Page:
People at a higher risk of Glaucoma developing include those with:
- Family history of Glaucoma
- High intraocular pressure
- High blood pressure
- Previous trauma to the eye
- Peripheral vascular disease
- High refractive error (long or short sightedness)
- Thin corneas (may indicate a falsely low intraocular pressure)
There is no one single test that will diagnose Glaucoma, and other conditions can mimic Glaucoma. The ophthalmic technicians will conduct a series of tests including:
- Field test; checks the peripheral vision
- Optical Coherence Tomography; images of the retina and the optic nerve
- Pachymetry; measures the corneal thickness
- Disc photos; taking images of the optic disc at the back of the eye
Although there is no cure for Glaucoma it is usually controlled with a range of treatments. Primarily the focus of treatment is to prevent further damage occurring to the optic nerve and avoiding permanent blindness. Fortunately there is a range of treatment options available to control Glaucoma of which the most appropriate option will be determined by your Ophthalmologist best suited to your individual needs. Patients suffering from Glaucoma will need to be reviewed on a regular basis to enable the Ophthalmologist to monitor their eyes and make sure that their Glaucoma is being managed correctly.
Treatment options at the Launceston Eye Institute include the following:
- Eye Drops – are the most common form of treatment for Glaucoma, however to be effective the eye drops are a life long commitment and are to be used regularly. There are a variety of eye drops available that are designed to lower the intraocular pressure and reduce the progression of the Glaucoma. Depending on the type of Glaucoma, and the stage of its progression, your Ophthalmologist will determine the most suitable form of eye drops.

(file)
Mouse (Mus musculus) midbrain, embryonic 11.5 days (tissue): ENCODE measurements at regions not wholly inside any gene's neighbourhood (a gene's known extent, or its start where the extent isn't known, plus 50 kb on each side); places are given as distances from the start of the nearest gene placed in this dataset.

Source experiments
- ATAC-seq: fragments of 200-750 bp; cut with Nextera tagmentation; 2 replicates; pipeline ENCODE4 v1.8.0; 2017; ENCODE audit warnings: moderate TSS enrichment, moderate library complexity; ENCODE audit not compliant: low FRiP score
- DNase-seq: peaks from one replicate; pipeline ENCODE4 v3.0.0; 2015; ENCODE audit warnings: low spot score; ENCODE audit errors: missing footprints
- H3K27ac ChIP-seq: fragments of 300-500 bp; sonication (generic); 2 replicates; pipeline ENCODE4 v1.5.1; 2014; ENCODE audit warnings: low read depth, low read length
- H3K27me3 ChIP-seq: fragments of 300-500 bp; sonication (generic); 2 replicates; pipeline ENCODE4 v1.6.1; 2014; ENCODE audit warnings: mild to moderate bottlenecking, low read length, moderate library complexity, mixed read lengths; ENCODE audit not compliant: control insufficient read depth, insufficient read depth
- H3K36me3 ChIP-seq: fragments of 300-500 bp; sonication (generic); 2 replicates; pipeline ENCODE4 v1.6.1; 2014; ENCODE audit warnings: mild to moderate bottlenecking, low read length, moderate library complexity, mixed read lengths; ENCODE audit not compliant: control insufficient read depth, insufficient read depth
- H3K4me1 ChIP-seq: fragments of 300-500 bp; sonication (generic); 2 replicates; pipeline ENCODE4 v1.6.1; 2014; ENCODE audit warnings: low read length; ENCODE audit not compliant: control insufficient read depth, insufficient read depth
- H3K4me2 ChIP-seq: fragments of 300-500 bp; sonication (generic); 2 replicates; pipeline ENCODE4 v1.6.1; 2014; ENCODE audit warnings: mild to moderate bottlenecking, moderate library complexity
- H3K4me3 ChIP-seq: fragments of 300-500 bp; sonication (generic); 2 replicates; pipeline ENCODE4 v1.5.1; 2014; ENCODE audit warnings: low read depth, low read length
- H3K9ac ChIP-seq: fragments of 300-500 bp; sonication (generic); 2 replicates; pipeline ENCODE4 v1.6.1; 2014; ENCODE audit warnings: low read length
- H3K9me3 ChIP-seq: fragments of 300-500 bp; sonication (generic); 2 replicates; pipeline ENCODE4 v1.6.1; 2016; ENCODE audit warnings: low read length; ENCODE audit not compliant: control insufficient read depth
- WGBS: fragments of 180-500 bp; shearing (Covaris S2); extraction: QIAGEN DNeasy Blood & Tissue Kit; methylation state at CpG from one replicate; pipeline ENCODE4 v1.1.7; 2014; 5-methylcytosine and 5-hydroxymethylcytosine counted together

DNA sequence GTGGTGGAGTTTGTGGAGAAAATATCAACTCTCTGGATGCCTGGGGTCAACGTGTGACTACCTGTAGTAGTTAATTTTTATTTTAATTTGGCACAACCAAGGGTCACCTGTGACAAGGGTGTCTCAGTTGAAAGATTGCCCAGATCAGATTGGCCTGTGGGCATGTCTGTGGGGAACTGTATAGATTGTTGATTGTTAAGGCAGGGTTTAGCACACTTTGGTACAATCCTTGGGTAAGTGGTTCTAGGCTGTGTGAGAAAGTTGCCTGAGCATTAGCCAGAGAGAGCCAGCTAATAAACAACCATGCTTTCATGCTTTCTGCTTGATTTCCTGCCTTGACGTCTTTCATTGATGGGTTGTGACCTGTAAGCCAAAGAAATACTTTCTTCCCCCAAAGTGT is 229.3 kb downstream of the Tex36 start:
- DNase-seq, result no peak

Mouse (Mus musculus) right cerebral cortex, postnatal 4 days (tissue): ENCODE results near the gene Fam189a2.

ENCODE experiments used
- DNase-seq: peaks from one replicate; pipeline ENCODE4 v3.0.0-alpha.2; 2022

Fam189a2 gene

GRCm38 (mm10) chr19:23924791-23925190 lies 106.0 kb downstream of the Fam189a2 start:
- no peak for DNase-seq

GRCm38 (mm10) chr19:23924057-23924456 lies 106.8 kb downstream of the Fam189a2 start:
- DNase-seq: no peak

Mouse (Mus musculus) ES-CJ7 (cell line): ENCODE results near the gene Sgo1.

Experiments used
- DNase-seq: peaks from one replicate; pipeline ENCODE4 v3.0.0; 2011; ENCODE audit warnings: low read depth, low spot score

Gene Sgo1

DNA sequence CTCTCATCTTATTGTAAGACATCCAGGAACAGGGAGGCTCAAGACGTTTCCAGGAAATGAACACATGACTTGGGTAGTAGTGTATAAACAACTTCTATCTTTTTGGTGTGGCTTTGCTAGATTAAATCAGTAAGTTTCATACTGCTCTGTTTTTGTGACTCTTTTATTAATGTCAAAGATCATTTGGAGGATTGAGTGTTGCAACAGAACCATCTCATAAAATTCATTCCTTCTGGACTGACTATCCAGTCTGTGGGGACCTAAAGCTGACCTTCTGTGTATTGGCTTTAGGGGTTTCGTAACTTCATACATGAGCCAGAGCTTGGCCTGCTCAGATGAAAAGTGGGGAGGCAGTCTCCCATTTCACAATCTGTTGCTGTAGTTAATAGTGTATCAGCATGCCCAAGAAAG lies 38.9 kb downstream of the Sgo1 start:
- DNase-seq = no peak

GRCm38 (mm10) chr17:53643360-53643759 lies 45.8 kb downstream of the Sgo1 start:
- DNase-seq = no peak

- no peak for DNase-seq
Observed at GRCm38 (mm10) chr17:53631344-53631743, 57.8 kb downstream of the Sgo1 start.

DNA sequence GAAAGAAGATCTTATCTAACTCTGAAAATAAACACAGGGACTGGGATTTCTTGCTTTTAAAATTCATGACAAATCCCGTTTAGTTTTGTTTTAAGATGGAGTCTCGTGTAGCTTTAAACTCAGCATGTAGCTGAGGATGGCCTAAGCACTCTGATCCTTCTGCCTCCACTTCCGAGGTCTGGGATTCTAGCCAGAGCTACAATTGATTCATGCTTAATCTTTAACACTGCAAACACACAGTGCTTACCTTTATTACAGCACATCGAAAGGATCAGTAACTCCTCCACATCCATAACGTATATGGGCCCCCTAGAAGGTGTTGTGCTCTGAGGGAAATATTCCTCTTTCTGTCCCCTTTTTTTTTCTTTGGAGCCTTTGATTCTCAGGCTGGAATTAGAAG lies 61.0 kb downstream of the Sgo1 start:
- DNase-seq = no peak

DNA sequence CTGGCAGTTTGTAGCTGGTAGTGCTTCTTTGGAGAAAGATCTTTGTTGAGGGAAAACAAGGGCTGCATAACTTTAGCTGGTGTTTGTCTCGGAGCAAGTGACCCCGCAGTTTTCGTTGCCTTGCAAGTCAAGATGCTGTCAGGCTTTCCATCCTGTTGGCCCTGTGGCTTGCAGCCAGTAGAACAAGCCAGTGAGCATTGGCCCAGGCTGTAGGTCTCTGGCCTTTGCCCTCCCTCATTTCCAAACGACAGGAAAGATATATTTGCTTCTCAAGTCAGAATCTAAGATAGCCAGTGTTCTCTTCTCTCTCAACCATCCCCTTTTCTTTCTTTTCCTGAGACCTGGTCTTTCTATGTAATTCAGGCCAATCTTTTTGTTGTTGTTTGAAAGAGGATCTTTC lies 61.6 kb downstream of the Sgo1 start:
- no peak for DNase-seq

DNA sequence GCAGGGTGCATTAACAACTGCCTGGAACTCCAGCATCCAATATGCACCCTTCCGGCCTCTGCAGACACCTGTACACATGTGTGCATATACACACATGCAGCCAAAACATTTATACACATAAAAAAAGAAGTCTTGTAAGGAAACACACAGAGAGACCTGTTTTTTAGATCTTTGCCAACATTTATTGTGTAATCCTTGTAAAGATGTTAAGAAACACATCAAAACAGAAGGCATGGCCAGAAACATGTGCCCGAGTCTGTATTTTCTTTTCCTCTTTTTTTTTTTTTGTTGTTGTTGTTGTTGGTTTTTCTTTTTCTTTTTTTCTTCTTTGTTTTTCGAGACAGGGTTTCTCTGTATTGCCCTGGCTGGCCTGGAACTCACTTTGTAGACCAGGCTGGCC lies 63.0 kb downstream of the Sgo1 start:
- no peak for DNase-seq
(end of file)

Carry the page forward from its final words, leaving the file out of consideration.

- Selective Laser Trabeculoplasty (SLT) – the SLT is generally performed when the intraocular pressure has not reduced to a normal level with the regular use of eye drops. It is a minor procedure performed under local anaesthetic in the rooms at the Launceston Eye Institute and does not require admission to hospital. The laser trabeculoplasty is used to assist the drainage of the aqueous humour by unblocking the trabecular meshwork to assist the flow from the eye. Commonly after the laser trabeculoplasty eye drops are still required to reduce the intraocular pressure and slow the progression of the Glaucoma.
- Surgery – for most forms of Glaucoma surgery is performed after the eye drops and the laser have been unsuccessful in controlling the intraocular pressure except in the case of acute closed-angle Glaucoma and Congenital Glaucoma where surgery may be required immediately. In most cases no further medication is required after surgery. The surgery aims to create a new channel for the fluid to drain reducing the intraocular pressure and bypassing the blockage of the trabecular meshwork.
- Glaucoma is a disease of the optic nerve
- It is more common with age, but can affect children, adults and the elderley and can take many forms
- Commonly, there may be no noticeable alteration of vision, however, once damage or vision loss occurs, it cannot be reversed
- Tests of intraocular pressure, peripheral visual field and scans of the structure of the eye are necessary for diagnosis and at regular intervals to ensure there has been no progression (deterioration)
- Treatment is aimed at lowering the intraocular pressure, but this is typically individualised to each patient
- Treatment options include drops, laser or surgery
- Treatment is typically life long, once diagnosis is confirmed